Since there are still so many misconceptions circulating about translation rights and their acquisition, let me put together a thumbnail sketch of how it all works. Translation rights can be assigned (sold or given away for free) only by the person or entity who holds copyright in the original work. In many cases, this is not actually the author. I’ve just pulled a book off my shelf: Bruno by Gerhard Falkner, a terrific novella about a writer who gets obsessed with a wild bear that’s been terrorizing livestock in the Alps near where he’s doing a writing residency. Have a look at the book’s copyright page (below), and you’ll see that the work has been copyrighted not in the name of the author but by the publisher. This means that in Falkner’s original contract with his publisher, Berlin Verlag, he sold his copyright in the work, which means that it is no longer his to sell or give away. Now, if you happen to make friends with Gerhard Falkner and convince him that you’re the right person to translate his book, he can then turn to his publisher and ask them to assign the translation rights (usually for a fee – that’s a matter of negotiation) to whatever publisher will be printing your translation. The rights can’t be sold or given to you, because translation rights can only be held by publishing houses (or magazines). But authors don’t always fully comprehend that by selling their copyright they’ve also given up the right to assign translation rights to their work, so it may indeed happen that you ask a foreign-language author for permission to translate their book and they cheerfully provide you with a document to that effect. But unless they hold the copyright in their work, this document is legally meaningless, at least until such time as the actual copyright holder makes a deal with the would-be publisher of your translation. Sometimes, of course, authors do retain copyright in their work, and in these cases they are indeed the ones in a position to grant translation rights – though even so, the bureaucracy of the rights negotiations is often handled by their publishers or agents and the rights can still only be formally acquired by whoever publishes your work. (Note that in any of these cases, you still can and should retain the copyright for your own translation – there’s no advantage to you in assigning it to your publisher, though many publishers may still ask you to.)
So what do you do when you want to submit a sample to a publisher or for a competition and the submission guidelines ask you to demonstrate you have “permission to translate the work”? Well, you’re being asked to do the impossible – this just means that whoever wrote these instructions doesn’t really understand the legal status of translation rights. In cases like these, I recommend that you supply documentation that the rights are available and assure whomever you’re submitting the work to that you’re happy to be of assistance in negotiating the rights. To acquire that documentation, write to the holder of the rights (check the copyright notice inside the book to see who it is) and ask simply whether the translation rights for English are available. And since the holders of the copyright in a work are generally eager to sell translation rights, you should get a response. If it’s a publishing house that holds the rights, you should be able to find contact information online, and if the rights are held by the author, you can usually write to the author care of the publishing house, and the letter or email will be forwarded. Sometimes a follow-up phone call is needed. If you don’t get a response in several weeks and are about to miss the deadline for the contest etc. and have thoroughly checked to see that no previous English-language translation of the work in question has been published, you can always, as a last resort, include a note indicating who owns the copyright, saying that to the best of your knowledge and research the translation rights are available, but that you’ve been unable to get formal confirmation of this despite queries sent on [indicate dates]. Not ideal, but better than nothing, and if you’re lucky, it’ll be enough to keep you from getting kicked out of a competition for lack of documentation. In the case of Falkner’s novella, an online search for the book reveals that the original publisher, Berlin Verlag, is now part of the German publishing conglomerate Piper, which provides contact information for the staff of its foreign rights division on its website (in English, the international language of publishing), so that’s where you’d direct your query. You can write in English or, as a courtesy and to demonstrate your fluency, in the language in question. It’s not actually all that difficult once you get the hang of it. And the moment you introduce yourself as a translator interested in translating a particular work that hasn’t yet been sold to an English-language publisher, most foreign-language publishing houses will see you as an ally in their mission to get their authors’ works distributed around the world.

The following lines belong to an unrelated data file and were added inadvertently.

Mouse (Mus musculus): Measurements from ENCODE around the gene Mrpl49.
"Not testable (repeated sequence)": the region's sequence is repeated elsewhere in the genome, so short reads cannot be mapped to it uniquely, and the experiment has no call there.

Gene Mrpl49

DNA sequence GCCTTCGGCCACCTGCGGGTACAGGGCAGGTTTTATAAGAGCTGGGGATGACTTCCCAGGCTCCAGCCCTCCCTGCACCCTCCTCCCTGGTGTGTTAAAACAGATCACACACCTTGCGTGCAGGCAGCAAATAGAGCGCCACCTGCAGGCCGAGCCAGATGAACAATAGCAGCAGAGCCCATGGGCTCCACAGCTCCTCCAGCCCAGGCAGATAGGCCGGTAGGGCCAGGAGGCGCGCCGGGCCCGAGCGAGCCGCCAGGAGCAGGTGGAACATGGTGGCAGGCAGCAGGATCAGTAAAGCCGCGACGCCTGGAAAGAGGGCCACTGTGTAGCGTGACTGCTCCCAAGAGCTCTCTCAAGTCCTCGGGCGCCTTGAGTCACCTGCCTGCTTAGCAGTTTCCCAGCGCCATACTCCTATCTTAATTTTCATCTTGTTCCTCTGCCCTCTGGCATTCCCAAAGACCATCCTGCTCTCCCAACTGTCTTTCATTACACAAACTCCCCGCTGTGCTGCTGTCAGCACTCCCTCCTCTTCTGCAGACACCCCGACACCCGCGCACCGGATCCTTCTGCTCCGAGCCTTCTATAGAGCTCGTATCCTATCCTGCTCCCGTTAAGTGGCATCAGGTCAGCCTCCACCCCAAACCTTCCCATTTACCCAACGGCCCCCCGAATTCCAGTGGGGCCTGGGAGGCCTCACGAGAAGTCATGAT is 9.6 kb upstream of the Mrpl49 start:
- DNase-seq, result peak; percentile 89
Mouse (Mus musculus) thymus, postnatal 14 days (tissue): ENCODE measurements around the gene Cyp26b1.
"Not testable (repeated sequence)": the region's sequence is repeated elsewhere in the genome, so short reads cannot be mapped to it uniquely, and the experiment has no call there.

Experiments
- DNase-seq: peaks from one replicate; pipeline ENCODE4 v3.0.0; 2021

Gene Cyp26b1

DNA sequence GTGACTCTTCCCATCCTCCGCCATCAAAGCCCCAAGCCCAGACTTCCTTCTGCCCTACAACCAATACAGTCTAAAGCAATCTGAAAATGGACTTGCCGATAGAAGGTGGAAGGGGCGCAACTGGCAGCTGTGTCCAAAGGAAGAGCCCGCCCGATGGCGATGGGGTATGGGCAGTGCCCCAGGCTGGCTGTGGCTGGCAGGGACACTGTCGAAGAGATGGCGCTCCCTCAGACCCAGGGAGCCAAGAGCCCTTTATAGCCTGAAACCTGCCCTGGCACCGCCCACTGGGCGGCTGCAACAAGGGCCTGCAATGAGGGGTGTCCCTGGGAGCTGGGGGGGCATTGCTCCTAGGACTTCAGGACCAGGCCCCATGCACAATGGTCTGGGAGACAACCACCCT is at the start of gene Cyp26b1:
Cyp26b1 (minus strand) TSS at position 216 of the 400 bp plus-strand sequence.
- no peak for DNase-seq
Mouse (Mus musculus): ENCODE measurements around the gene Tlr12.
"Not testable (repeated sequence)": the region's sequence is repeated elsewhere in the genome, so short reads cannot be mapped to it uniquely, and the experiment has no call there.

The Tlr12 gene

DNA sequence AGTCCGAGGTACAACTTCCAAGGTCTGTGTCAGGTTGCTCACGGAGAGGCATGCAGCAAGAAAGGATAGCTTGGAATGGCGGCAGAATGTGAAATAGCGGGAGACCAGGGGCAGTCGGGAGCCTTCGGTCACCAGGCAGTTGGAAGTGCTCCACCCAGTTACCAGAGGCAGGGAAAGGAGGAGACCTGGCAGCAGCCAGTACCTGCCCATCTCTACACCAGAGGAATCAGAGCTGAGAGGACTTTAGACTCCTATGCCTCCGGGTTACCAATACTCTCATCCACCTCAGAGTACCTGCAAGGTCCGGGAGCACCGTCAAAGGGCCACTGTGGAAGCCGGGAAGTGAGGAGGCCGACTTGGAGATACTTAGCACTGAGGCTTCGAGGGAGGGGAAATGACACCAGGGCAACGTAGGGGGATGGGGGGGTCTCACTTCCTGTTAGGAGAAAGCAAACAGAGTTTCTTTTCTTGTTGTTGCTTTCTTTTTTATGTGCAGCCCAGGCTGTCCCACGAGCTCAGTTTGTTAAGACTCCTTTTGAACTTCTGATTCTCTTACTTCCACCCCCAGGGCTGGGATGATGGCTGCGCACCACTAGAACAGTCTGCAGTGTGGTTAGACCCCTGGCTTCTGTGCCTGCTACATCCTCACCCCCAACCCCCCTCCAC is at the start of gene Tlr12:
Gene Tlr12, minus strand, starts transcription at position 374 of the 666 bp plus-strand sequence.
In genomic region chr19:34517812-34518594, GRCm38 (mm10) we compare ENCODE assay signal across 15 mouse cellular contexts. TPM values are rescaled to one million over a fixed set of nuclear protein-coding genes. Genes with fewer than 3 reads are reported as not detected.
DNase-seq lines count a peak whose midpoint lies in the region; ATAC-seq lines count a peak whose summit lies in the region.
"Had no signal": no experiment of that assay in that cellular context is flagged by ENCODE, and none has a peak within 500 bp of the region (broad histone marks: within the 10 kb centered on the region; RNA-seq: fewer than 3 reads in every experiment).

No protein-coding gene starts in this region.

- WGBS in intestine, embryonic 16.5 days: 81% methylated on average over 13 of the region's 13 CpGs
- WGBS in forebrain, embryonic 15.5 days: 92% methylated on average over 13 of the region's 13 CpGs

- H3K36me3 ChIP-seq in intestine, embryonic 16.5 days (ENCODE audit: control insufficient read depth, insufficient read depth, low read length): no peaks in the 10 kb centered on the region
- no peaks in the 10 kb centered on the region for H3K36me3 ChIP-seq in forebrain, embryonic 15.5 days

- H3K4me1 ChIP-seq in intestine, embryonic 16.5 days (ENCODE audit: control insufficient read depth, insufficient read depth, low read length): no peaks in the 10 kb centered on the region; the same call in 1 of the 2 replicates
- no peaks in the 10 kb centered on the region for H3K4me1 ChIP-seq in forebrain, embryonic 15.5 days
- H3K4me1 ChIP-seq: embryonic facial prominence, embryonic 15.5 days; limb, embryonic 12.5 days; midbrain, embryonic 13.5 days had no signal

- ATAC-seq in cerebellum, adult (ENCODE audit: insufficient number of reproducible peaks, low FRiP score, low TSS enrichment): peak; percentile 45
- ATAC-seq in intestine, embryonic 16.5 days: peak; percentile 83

And now for a few last nitty-gritty details. Generally English-language publishers who buy translation rights purchase what’s known as “world English rights,” which means that a publisher then has sole permission to print and distribute a translation of this work anywhere in the world. Sometimes, though, the rights are carved up by region or even country, and in this case it might be possible for U.S. translation rights to a work to still be available even if the U.K. rights aren’t. If a book has been published in the U.K. but not in the U.S., and you’d like to do a new translation, it’s worth inquiring. And if a book you’d like to retranslate has been out of print in English for a while, it may be that the rights are now again available, so here too it may be worth inquiring. A work old enough to be out of copyright in the original (i.e. in the “public domain“) can be translated and published by anyone – terms vary by country; in the case of Germany, for example, works remain in copyright until 70 years after the death of the author. Anyhow, you need no one’s permission to translate anything you like – translating is always legal – it’s only publishing your translation that requires permission. Finally, keep in mind that I have written these guidelines as a translator with years of experience in the business but that I am not a lawyer; for actual legal advice, you’ll have to consult one of those, not me.